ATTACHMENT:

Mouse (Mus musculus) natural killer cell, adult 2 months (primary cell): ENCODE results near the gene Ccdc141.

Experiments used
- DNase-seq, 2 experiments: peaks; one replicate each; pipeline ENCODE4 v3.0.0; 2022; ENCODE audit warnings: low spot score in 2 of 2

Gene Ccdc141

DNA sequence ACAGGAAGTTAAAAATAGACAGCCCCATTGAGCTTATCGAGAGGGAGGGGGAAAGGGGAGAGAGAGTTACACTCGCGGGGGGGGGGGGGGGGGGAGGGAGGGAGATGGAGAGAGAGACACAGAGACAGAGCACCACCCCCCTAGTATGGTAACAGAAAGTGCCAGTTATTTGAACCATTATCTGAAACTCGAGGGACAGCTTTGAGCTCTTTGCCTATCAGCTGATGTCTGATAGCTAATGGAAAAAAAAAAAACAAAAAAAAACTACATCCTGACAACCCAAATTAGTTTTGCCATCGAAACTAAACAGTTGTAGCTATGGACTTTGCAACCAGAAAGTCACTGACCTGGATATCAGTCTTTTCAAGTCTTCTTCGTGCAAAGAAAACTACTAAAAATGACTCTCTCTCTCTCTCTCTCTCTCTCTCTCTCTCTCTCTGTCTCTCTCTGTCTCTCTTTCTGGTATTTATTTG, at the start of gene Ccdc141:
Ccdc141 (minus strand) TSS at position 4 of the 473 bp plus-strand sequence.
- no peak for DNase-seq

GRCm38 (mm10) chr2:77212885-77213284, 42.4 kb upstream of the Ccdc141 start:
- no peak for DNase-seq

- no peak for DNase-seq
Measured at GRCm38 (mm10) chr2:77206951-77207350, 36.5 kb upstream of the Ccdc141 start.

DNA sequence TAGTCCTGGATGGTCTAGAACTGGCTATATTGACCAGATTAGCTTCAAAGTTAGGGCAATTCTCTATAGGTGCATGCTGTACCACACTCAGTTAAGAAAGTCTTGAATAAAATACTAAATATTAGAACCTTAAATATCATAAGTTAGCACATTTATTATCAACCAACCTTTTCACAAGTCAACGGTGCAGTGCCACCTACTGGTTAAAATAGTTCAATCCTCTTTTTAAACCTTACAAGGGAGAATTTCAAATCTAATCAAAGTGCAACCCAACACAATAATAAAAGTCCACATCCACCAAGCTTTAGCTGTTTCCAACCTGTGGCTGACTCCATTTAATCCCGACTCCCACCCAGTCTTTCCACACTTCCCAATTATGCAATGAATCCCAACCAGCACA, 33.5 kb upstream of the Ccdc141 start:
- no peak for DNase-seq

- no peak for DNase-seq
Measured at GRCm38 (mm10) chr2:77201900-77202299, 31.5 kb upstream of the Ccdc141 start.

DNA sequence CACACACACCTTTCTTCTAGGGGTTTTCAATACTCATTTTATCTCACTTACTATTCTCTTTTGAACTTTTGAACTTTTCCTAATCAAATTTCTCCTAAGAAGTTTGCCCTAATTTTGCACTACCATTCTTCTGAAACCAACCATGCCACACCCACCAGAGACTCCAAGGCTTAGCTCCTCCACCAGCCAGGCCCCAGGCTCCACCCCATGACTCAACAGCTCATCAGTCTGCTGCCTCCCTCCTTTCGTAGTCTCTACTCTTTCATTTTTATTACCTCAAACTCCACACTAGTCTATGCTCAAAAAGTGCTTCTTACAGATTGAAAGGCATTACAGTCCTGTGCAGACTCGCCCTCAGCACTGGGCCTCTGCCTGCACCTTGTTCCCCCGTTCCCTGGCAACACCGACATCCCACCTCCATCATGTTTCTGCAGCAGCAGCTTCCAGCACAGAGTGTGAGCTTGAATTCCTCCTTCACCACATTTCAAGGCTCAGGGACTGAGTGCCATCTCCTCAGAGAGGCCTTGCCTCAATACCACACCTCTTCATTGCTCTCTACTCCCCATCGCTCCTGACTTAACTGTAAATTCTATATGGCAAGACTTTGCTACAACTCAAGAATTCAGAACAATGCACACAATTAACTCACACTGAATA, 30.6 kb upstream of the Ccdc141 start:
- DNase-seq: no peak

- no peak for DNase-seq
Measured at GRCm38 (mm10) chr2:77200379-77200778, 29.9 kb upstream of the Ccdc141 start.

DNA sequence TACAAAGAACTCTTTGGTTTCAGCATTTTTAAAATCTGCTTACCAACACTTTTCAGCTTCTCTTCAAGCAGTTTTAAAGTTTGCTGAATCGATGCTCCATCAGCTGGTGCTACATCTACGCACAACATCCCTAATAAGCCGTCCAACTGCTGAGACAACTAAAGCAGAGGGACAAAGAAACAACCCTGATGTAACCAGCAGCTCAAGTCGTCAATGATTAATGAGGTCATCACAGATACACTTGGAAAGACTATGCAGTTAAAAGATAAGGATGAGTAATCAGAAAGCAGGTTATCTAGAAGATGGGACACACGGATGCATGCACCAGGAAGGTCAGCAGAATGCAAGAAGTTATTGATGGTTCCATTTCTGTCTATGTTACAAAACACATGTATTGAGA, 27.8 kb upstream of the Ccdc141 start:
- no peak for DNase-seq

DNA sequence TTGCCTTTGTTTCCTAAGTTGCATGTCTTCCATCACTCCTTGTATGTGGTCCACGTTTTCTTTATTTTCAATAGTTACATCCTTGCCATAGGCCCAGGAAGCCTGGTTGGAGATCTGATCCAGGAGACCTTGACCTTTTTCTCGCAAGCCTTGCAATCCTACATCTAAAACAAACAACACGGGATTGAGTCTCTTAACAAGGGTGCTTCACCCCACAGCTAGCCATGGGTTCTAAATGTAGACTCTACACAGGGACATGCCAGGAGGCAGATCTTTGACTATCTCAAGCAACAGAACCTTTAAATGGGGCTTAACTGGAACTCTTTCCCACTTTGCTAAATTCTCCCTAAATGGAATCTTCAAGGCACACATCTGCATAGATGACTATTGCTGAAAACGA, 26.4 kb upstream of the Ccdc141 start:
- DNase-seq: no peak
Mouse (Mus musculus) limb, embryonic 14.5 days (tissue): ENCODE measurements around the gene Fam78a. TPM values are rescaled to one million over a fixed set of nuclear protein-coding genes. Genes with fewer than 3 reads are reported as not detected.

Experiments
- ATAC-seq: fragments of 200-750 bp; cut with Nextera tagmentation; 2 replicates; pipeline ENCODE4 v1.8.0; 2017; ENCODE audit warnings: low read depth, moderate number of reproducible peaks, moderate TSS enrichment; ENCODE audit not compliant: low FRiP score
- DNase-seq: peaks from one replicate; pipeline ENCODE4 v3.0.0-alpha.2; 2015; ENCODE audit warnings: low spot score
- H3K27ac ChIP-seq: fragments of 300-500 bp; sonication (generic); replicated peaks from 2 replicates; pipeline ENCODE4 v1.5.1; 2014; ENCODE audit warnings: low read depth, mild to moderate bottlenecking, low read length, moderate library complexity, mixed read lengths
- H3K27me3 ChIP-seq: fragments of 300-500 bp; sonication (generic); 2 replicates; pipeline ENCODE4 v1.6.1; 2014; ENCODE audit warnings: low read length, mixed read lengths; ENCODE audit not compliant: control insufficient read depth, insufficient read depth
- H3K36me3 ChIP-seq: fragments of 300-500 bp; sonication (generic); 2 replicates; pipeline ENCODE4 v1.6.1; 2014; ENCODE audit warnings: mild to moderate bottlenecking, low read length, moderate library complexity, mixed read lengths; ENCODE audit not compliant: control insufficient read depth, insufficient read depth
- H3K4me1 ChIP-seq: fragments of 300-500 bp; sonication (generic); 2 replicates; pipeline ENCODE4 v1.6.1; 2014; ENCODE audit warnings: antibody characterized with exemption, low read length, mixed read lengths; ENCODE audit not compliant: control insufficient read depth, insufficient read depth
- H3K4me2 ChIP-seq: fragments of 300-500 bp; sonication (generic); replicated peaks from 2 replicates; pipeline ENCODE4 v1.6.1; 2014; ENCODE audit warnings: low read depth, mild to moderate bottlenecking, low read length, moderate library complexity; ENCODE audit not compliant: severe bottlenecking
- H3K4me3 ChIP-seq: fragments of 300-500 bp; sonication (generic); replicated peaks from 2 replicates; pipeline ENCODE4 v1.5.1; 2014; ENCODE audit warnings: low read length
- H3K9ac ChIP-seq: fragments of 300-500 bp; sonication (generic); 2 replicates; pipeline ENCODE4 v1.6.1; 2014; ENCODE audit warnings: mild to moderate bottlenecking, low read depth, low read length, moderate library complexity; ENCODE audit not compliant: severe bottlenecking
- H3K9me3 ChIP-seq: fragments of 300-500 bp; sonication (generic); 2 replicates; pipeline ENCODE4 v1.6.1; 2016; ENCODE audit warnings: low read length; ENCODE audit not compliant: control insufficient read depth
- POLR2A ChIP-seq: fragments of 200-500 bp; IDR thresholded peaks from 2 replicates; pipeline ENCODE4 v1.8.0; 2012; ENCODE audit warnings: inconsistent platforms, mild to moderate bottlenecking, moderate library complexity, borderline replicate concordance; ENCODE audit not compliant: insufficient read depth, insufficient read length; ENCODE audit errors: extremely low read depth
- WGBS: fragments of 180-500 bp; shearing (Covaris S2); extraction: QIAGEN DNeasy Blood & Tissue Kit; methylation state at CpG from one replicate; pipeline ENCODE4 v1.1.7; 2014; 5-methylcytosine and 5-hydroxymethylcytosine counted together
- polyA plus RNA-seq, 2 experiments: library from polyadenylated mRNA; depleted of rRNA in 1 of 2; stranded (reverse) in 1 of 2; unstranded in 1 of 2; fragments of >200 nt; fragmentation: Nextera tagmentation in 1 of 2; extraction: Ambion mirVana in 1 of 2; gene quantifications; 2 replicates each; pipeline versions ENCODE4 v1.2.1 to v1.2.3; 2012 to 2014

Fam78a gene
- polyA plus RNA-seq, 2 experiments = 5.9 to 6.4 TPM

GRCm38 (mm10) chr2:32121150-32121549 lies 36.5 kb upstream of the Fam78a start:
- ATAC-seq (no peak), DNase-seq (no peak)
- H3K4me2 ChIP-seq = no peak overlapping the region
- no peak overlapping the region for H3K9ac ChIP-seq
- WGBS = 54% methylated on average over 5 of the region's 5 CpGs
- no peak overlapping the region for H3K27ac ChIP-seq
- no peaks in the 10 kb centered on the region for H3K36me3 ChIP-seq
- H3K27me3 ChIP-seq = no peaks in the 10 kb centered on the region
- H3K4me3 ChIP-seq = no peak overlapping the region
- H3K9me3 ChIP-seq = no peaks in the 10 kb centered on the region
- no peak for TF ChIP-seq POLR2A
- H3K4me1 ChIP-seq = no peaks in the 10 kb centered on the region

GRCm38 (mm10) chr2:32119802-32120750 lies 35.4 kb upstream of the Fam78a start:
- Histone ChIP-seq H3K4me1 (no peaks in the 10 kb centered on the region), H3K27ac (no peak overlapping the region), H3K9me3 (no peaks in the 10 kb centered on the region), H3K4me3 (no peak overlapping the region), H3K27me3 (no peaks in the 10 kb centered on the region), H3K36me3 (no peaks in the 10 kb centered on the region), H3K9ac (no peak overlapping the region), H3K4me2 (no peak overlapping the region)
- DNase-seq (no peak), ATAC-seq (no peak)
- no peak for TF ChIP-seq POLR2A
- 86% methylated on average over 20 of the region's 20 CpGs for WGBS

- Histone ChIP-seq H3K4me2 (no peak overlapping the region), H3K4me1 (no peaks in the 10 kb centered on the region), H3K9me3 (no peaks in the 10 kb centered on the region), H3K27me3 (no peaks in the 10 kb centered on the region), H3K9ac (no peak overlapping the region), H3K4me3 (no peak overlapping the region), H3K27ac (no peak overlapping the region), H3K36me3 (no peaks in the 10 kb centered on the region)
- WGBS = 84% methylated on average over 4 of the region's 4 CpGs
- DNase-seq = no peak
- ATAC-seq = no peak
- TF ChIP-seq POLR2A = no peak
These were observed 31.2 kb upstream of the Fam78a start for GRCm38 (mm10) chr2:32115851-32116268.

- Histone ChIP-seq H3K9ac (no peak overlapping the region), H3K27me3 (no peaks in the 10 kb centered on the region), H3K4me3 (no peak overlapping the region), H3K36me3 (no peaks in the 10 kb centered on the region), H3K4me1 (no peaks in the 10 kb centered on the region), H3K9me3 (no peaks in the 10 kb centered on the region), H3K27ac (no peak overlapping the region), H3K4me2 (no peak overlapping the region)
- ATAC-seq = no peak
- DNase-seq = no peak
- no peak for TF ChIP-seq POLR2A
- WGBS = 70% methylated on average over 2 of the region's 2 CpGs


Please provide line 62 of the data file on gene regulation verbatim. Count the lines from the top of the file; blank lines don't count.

- TF ChIP-seq POLR2A = no peak